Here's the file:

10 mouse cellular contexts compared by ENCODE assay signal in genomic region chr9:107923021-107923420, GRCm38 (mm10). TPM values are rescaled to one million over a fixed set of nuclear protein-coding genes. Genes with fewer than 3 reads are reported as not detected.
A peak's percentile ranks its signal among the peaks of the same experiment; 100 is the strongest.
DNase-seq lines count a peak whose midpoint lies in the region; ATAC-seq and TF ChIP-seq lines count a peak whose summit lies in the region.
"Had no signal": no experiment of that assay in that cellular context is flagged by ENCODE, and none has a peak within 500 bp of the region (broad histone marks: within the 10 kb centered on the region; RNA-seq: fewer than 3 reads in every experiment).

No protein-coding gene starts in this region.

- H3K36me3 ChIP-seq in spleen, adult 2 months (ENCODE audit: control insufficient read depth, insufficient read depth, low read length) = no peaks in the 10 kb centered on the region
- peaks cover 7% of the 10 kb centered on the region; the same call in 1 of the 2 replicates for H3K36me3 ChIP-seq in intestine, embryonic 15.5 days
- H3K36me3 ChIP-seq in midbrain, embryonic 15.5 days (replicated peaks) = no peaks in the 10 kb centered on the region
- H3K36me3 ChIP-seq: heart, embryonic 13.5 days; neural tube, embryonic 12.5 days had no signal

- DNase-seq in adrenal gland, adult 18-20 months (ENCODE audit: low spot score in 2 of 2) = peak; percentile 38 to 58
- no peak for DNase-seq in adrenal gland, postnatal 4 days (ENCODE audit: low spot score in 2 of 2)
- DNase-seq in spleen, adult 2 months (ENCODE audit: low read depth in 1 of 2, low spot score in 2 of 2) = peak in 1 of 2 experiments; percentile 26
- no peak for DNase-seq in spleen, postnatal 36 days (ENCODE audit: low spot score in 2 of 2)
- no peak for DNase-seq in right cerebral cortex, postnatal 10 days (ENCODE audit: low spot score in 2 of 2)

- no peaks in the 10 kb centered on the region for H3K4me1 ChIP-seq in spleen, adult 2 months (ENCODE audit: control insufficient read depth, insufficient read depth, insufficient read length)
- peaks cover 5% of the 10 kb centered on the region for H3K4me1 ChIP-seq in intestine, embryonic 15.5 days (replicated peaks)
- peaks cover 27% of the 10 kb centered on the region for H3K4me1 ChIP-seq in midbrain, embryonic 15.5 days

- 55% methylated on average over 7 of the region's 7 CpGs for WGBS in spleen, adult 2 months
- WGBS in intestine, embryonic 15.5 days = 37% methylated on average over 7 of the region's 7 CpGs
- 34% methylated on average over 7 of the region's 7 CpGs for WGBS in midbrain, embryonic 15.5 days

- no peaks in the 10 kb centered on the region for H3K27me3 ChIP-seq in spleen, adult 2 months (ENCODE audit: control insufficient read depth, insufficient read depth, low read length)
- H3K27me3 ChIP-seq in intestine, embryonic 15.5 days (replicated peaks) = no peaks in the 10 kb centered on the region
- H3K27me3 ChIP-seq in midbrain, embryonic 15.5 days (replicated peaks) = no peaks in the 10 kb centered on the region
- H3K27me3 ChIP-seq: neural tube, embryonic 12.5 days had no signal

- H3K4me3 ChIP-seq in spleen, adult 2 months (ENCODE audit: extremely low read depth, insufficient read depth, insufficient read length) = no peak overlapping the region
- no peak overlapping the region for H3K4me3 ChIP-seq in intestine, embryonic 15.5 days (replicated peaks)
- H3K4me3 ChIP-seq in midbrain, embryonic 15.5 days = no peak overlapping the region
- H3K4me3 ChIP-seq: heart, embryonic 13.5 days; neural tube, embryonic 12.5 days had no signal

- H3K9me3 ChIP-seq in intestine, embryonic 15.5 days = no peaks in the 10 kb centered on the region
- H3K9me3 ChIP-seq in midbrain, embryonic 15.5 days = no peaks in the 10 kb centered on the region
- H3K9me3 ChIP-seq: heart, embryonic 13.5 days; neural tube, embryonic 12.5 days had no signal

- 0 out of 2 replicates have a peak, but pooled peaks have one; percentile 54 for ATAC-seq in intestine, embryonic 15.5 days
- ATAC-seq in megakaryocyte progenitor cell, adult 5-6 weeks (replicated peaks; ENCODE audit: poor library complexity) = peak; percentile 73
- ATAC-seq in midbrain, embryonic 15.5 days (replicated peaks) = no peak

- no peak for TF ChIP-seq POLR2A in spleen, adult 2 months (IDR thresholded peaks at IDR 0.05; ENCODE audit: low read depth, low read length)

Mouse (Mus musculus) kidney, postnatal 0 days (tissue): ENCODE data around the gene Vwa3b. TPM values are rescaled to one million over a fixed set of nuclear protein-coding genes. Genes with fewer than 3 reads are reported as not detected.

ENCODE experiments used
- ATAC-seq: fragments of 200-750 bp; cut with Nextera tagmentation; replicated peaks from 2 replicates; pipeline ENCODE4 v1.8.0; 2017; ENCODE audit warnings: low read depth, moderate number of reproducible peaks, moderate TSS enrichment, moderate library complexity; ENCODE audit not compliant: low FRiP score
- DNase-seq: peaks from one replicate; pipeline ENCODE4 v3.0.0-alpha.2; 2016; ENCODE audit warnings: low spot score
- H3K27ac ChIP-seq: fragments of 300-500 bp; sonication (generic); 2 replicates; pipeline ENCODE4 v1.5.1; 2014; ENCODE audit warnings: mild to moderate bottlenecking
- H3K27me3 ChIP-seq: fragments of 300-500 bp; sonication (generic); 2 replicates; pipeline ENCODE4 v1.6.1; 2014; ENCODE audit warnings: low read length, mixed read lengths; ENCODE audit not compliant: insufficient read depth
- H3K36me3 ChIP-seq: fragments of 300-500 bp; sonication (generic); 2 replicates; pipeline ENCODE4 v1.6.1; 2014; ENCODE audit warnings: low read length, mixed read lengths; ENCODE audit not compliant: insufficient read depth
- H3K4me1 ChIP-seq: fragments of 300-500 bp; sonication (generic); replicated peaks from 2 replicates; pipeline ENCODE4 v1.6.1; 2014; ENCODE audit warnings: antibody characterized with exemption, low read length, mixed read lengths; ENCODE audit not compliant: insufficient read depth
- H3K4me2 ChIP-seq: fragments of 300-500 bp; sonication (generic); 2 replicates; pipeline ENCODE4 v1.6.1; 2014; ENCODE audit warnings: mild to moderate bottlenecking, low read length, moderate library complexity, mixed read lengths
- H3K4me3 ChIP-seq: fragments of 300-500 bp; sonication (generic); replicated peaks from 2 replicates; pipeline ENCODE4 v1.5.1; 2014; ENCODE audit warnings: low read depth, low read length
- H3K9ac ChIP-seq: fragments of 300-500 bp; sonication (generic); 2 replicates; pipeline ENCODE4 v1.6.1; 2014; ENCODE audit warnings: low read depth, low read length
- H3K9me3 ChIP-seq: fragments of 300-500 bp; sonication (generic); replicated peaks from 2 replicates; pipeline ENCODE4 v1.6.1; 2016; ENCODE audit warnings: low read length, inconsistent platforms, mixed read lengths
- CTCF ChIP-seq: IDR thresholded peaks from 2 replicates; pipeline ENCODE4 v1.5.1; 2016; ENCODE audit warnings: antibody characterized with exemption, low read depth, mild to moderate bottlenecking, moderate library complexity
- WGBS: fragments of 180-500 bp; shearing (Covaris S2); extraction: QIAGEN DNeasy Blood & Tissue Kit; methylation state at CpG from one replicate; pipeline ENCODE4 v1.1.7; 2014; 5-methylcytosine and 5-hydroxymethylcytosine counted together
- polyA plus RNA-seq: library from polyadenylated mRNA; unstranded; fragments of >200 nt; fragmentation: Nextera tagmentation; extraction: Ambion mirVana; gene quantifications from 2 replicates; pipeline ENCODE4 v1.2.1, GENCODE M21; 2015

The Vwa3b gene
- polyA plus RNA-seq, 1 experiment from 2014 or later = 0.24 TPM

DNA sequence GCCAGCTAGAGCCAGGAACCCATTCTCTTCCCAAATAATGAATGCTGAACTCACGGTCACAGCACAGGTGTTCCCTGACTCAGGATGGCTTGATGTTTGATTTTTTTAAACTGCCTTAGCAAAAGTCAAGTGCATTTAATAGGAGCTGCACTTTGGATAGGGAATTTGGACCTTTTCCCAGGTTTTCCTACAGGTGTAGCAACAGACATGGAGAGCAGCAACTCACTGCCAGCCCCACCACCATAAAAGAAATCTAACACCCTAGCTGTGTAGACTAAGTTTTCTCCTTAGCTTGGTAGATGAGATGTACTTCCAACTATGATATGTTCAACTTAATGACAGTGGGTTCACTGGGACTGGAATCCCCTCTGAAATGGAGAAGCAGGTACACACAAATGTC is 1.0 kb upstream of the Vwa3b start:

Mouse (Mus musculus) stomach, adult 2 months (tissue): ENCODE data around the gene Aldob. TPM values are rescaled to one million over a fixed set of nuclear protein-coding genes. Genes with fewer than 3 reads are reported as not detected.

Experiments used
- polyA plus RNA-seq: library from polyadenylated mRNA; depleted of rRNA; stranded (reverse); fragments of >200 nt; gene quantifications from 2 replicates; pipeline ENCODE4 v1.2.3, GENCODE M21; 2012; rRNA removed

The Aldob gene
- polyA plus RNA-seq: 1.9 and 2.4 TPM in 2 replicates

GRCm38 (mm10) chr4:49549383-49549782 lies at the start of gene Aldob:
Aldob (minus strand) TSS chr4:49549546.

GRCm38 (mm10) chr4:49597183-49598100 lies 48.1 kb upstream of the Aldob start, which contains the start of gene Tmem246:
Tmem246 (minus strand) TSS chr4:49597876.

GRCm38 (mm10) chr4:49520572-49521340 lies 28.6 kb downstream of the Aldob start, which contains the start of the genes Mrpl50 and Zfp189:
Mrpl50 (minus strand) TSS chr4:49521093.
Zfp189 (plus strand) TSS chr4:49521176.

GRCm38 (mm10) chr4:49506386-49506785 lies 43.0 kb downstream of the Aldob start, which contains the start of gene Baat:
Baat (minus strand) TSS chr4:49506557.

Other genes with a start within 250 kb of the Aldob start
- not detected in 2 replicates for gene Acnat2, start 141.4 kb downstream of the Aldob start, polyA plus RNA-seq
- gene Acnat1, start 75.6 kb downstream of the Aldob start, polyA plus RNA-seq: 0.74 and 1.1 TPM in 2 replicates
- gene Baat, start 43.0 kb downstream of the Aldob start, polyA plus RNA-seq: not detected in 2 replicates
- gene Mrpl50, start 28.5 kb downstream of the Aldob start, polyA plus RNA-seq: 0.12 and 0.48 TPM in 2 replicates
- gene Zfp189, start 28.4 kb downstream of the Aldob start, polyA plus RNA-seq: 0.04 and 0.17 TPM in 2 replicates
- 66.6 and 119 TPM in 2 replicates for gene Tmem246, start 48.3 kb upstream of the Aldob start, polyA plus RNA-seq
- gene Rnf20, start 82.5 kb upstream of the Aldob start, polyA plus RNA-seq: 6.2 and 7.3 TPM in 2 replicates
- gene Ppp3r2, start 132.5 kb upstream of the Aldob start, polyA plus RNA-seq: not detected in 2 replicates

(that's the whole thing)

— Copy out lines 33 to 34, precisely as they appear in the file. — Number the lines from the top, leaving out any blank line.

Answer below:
- ATAC-seq in megakaryocyte progenitor cell, adult 5-6 weeks (replicated peaks; ENCODE audit: poor library complexity) = peak; percentile 73
- ATAC-seq in midbrain, embryonic 15.5 days (replicated peaks) = no peak